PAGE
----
Paul Theroux may be a curmudgeon, but he’s a damn good travel writer (if that’s what you must call him). This piece in the Guardian about how and why Theroux became a travel writer comes a few days shy of the release of his books The Great Railway Bazaar and The Old Patagonian Express as Penguin Modern Classics.
I couldn’t agree with Theroux more on this point:
The travel book was a bore. It annoyed me that a traveller hid his or her moments of desperation or fear or lust. Or the time he or she screamed at the taxi driver, or mocked the folk dancers. And what did they eat, what books did they read to kill time, and what were the toilets like? I had done enough travelling to know that half of travel was delay or nuisance – buses breaking down, hotel clerks being rude, market peddlers being rapacious. The truth of travel was interesting and off-key, and few people ever wrote about it.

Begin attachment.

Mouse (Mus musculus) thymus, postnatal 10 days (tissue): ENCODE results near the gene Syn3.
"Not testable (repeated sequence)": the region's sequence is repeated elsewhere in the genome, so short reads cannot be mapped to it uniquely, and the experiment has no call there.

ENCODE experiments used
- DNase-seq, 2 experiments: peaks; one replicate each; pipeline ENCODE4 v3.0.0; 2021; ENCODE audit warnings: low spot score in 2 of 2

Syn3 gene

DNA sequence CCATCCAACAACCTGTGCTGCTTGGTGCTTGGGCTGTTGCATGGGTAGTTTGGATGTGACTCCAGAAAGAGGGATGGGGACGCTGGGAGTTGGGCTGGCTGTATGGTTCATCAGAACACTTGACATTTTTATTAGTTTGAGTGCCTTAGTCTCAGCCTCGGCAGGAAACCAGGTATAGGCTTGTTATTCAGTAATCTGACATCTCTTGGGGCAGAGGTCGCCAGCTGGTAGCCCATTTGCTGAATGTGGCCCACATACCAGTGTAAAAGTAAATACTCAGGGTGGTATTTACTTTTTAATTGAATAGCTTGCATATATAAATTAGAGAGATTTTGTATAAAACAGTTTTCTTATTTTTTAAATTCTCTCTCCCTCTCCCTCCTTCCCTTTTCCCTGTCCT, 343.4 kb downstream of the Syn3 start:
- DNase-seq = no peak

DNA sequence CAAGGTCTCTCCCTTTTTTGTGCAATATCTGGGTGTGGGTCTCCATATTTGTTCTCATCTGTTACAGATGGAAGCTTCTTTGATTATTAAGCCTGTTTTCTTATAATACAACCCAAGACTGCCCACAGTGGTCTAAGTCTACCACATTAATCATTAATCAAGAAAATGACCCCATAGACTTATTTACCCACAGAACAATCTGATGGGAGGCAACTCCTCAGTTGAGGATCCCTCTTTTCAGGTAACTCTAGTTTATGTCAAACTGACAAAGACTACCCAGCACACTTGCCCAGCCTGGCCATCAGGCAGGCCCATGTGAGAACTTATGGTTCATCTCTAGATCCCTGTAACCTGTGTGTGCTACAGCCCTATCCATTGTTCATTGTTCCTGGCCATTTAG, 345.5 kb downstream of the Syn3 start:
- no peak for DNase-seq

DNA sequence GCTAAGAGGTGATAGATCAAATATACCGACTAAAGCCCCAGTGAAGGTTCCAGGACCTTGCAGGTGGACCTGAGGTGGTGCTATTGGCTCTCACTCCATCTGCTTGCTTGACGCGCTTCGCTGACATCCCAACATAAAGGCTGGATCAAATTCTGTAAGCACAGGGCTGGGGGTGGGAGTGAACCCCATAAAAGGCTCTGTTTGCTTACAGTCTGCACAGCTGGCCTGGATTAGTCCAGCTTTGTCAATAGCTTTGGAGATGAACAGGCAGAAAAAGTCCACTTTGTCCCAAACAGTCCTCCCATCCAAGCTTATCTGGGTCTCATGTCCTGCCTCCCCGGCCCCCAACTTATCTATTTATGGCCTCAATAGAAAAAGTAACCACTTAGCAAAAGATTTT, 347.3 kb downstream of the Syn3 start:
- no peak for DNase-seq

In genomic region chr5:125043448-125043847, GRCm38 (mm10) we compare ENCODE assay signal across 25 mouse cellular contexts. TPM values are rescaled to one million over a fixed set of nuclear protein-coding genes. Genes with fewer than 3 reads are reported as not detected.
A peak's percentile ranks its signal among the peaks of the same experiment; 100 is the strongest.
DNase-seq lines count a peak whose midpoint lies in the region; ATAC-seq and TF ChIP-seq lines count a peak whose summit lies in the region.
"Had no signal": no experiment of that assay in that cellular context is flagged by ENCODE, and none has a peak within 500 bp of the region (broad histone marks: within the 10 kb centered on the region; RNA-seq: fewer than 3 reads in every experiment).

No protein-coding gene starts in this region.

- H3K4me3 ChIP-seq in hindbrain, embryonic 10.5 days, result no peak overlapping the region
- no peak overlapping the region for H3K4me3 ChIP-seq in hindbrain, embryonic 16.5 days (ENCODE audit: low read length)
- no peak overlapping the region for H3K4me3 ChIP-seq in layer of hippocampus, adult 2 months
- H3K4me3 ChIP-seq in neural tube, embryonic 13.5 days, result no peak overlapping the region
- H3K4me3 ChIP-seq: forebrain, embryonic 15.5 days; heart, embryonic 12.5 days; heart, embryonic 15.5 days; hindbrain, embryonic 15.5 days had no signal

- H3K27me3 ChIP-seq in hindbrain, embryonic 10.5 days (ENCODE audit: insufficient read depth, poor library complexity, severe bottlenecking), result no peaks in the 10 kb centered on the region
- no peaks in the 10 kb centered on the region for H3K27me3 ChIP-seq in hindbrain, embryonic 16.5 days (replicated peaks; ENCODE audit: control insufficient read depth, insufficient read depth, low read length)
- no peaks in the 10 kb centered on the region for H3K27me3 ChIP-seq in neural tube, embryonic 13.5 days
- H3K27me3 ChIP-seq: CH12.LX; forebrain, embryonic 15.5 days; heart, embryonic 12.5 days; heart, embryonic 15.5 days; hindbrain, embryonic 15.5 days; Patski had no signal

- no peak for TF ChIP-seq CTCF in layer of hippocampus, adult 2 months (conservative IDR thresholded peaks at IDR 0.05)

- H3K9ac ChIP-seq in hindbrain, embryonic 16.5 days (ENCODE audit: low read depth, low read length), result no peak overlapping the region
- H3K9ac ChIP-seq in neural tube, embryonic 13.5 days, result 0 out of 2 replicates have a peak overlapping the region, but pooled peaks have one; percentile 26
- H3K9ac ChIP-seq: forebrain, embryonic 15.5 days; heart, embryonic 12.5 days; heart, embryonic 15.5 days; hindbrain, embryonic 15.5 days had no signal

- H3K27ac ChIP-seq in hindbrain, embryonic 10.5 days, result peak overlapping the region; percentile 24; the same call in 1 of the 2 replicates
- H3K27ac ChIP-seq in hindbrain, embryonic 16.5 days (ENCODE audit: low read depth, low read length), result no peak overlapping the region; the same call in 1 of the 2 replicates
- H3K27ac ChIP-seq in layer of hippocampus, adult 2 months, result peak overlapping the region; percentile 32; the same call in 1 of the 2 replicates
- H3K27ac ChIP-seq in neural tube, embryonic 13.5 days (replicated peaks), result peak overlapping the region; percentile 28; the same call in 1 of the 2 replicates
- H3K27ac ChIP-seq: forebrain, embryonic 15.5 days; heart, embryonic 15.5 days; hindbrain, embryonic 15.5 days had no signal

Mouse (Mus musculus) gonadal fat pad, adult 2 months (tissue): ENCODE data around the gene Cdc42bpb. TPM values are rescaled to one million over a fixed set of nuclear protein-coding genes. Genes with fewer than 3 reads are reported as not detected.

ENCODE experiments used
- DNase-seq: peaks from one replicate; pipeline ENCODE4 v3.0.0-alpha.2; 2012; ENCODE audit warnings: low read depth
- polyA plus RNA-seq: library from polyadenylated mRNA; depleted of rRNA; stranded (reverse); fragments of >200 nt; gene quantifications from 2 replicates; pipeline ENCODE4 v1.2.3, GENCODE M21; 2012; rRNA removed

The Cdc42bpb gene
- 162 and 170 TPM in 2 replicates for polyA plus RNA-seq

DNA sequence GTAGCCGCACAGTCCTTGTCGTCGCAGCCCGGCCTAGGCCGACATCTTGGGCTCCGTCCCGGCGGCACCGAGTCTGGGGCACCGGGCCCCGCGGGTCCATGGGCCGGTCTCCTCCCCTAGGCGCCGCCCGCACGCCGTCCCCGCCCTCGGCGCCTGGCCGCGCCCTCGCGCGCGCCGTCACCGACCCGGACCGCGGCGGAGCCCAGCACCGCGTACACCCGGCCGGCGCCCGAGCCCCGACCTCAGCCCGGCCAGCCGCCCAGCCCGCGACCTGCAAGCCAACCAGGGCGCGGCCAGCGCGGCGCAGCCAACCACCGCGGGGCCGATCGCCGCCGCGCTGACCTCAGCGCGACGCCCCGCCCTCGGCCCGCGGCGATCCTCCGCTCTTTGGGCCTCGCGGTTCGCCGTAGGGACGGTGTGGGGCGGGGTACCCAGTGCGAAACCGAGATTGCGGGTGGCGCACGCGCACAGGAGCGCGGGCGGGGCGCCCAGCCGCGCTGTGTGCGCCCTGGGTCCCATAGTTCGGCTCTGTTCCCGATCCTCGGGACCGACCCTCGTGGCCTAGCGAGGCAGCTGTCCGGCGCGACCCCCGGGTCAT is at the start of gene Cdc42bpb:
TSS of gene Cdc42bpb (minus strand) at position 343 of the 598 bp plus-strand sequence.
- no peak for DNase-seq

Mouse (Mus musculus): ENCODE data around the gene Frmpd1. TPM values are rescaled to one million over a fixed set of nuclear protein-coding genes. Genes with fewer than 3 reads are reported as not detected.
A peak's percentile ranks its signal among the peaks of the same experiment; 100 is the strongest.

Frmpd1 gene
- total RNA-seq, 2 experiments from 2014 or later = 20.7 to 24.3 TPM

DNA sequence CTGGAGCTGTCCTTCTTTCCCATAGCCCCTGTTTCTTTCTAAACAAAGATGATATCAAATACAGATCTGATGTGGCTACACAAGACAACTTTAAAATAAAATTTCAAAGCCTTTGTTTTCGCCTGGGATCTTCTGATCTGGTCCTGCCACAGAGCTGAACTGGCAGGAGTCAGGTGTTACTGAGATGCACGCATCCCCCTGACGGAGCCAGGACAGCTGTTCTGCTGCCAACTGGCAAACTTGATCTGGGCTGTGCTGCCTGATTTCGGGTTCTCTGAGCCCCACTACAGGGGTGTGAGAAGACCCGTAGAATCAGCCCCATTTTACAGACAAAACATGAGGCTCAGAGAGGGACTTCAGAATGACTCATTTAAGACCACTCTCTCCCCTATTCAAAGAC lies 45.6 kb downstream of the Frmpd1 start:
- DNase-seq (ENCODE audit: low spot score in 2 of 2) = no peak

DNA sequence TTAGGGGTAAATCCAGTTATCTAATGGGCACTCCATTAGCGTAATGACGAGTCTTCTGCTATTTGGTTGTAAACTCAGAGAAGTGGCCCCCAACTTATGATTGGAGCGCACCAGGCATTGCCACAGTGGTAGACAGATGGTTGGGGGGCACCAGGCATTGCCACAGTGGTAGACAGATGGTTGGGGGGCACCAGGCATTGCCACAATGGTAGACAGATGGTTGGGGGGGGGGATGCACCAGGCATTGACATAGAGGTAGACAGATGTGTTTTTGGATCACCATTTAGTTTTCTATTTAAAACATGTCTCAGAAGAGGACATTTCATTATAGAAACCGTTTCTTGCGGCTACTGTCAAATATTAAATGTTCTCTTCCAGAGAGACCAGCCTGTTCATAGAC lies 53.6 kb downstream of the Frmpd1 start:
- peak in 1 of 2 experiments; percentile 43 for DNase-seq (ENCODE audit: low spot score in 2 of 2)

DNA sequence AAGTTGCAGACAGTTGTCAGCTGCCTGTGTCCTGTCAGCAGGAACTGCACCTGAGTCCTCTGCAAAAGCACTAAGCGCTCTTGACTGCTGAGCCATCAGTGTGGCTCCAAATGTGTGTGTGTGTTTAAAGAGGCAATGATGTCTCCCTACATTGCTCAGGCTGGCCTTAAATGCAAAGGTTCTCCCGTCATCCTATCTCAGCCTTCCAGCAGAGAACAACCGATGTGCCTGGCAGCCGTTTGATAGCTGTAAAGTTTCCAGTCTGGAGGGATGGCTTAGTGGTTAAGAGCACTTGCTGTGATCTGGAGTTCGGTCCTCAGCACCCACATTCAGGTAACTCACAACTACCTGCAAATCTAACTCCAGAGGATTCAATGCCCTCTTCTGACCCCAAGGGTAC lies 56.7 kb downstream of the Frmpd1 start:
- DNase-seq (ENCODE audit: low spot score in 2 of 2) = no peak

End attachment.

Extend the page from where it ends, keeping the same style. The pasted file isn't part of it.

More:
I can hardly stand reading a long-form travel writing feature (unless it’s in Outside Magazine), even though that’s the line of work I’m in. It’s an inconvenient truth. And, yet, the guidebook writing business is one that leaves little opportunity to report on the distasteful aspects of travel. As guidebooks must take on a certain form – where to go, what to do, where to eat, etc. – there’s little room to list the negatives. And so you cull the best from what you have experienced.
I think that blogs offer the critical travel writer a great forum for expressing the more personal aspects of trips. Perhaps, some day, I will have the chance to write a book about what I really think about Italy, Turkey, India, etc. Stay tuned!